For centuries, the Guarani Native Americans of Paraguay and Brazil used Stevia species, primarily S. rebaudiana which they called ka'a he'ê ("sweet herb"), as a sweetener in yerba mate and medicinal teas for treating such conditions as obesity, high blood pressure, and heartburn. It has recently seen greater attention with the rise in demand for low-carbohydrate, low-sugar food alternatives, and is widely used as a sweetener in Japan, and is available in the US and Canada as a health food supplement.
In 1931, French chemists isolated the glycosides that give stevia its sweet taste. These extracts were named steviosides and rebaudiosides. These compounds are 250–300 times sweeter than sucrose (ordinary table sugar). Stevia's sweet taste has a slower onset and longer duration than sugar's, and especially at high concentration, it has bitter and liquorice-like off-tastes. Stevia does not significantly alter blood glucose, and so can be safely consumed by diabetics.
In the early 1970s, the Japanese began cultivating stevia as an alternative to artificial sweeteners such as cyclamate and saccharin, suspected carcinogens. The plant's leaves, the aqueous extract of the leaves, and purified steviosides are used as sweeteners. Stevia sweeteners have been produced commercially in Japan since 1977 and are widely used in food products, soft drinks, and for table use. Japan currently consumes more stevia than any other country; there, stevia accounts for 40% of the sweetener market.
Today, stevia is cultivated and used in food elsewhere in east Asia, including in China (since 1984), Korea, Taiwan, Thailand, and Malaysia, it can also be found in Saint Kitts and Nevis, in part of South America (Brazil, Paraguay, and Uruguay) and in Israel. China is the world's largest exporter of the stevia extract, stevioside.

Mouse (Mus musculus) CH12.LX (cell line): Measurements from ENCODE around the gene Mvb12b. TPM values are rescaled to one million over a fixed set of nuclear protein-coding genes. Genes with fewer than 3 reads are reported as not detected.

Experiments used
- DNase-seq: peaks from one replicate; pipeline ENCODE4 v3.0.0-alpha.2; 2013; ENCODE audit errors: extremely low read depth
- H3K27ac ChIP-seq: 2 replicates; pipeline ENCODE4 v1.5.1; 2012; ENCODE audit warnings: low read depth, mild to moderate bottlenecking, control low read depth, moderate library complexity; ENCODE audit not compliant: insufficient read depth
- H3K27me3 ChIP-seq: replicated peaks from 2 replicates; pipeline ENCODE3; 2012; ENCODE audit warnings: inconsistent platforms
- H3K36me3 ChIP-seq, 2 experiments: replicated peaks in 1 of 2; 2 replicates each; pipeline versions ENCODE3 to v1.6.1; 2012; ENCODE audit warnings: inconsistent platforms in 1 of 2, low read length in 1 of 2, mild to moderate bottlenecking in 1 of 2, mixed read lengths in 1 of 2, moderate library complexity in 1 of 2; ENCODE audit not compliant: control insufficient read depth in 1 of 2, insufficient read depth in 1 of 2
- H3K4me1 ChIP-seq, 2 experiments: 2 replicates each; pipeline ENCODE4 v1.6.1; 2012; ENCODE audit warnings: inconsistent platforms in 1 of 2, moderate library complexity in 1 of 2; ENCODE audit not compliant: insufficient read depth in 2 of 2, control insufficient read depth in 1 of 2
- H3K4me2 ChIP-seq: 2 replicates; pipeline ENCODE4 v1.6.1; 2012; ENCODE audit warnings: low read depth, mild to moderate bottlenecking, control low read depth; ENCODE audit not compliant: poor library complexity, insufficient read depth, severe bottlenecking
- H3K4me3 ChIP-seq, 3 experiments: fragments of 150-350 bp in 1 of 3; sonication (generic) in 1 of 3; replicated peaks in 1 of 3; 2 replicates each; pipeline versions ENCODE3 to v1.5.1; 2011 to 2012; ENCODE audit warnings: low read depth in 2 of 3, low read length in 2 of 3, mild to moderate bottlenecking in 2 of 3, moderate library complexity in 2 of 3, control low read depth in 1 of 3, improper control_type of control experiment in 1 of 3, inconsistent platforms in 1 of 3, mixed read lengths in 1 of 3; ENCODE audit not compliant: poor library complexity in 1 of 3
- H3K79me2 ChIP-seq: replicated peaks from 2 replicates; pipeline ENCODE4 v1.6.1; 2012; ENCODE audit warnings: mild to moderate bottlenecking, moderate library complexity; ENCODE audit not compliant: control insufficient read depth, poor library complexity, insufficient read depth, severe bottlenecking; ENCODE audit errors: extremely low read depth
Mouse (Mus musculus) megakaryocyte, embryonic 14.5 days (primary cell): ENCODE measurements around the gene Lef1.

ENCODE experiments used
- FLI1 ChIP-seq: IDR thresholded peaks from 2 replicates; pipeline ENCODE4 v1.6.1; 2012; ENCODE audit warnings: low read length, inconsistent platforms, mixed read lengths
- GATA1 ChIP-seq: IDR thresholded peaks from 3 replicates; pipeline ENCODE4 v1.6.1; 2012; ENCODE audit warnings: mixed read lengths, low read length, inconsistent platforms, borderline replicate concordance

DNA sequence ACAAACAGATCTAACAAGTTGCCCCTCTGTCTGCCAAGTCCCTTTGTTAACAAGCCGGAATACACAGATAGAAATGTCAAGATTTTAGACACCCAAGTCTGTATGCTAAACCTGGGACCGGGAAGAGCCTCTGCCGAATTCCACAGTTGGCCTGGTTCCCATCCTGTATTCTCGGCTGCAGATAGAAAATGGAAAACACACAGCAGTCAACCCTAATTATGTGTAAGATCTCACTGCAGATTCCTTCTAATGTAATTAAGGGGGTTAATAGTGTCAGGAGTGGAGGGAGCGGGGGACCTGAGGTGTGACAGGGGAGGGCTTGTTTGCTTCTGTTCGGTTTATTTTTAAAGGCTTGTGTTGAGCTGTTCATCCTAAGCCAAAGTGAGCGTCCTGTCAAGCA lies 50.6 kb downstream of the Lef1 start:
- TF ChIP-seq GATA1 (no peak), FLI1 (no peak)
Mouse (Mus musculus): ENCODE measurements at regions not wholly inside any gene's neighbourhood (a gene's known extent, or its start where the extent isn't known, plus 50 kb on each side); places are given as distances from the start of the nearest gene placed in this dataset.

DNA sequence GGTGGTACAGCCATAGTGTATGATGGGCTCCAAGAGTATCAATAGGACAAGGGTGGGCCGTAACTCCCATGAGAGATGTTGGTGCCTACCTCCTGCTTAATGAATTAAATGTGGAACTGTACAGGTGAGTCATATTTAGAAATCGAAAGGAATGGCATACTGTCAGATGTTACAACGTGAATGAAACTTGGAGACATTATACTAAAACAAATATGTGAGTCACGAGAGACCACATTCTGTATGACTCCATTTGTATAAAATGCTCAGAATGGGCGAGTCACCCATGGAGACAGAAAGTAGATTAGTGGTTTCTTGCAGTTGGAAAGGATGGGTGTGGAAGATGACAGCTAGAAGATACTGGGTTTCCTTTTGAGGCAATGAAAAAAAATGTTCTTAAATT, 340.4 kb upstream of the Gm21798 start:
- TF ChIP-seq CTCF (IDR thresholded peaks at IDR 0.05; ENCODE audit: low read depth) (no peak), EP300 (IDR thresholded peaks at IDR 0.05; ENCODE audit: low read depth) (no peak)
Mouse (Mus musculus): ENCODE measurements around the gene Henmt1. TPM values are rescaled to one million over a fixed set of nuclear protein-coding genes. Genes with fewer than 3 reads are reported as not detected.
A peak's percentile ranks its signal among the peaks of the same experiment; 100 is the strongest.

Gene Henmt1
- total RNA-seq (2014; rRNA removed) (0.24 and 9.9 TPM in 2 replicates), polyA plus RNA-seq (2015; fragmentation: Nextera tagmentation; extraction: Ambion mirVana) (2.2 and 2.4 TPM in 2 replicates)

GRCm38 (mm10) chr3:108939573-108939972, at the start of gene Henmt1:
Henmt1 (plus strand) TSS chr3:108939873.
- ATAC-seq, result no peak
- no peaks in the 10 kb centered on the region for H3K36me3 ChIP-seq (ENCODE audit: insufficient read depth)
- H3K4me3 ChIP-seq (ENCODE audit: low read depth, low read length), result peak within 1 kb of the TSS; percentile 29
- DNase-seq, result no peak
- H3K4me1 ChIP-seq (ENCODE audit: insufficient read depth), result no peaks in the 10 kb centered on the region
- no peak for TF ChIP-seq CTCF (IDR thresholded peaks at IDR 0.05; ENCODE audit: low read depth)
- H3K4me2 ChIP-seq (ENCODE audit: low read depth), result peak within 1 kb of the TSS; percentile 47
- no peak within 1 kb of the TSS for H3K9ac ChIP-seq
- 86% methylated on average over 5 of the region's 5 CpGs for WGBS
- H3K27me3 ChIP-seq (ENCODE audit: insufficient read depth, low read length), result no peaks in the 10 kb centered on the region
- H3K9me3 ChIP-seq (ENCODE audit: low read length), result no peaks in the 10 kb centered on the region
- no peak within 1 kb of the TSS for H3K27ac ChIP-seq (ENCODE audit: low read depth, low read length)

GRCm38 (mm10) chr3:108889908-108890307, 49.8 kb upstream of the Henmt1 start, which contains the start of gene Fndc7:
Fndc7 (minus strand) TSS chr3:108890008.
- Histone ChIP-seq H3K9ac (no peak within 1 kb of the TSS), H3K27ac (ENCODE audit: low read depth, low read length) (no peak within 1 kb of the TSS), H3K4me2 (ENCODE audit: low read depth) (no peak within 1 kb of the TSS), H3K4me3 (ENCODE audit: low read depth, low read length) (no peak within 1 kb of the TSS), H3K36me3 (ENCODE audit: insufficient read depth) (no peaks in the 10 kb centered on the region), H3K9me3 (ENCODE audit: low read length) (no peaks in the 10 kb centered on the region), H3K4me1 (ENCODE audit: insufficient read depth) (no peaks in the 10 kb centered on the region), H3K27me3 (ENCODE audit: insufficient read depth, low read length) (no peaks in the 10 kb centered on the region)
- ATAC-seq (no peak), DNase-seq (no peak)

Health concerns and limits on use
A European health study found that stevioside depressed the virility of male mice . It has also been reported that steviol, one of the principal metabolites of stevioside, is a mutagen . Based on these findings, the European Commission banned stevia's use in food in the European Union pending further research. It is also banned in Singapore and Hong Kong . Additional animal tests have shown mixed results in terms of toxicology and adverse effects of stevia extract.
Stevia proponents point out that stevia has been used by millions of users in
Whole foods proponents draw a distinction between consuming (and safety testing) only parts, such as stevia extracts and isolated compounds like stevioside, versus the whole herb. In his book Healing With Whole Foods, Paul Pitchford cautions, "Obtain only the green or brown stevia extracts or powders; avoid the clear extracts and white powders, which, highly refined and lacking essential phyto-nutrients, cause imbalance".
In 1991, at the request of an anonymous complainant, the United States Food and Drug Administration labelled stevia as an "unsafe food additive", and restricted its import. The FDA's stated reason was "toxicological information on stevia is inadequate to demonstrate its safety" . This ruling was controversial, as stevia proponents pointed out this designation goes against the FDA's guidelines, under which any natural substance used prior to 1958 with no reported adverse effects should be recognized as safe.
In 1995, the FDA revised its stance to permit stevia to be used as a dietary supplement, although not as a food additive. Currently, it is legal to import, grow, sell and consume Stevia products in the United States if it is contained within or labelled for use as a dietary supplement. You can buy Stevia products at such U.S. outlets as Whole Foods, General Nutrition Center, Trader Joe's and other stores that carry natural foods.
Similarly, in Australia and Canada, stevia has been approved only for dietary supplements. However stevia has been grown on an experimental basis in Ontario since 1987 for the purpose of determining the feasibility of growing the crop commercially.
Other useful herb information: Bloodroot | Barley Grass | Feverfew | Irish Moss | Graviola | Cranberry | Cilantro
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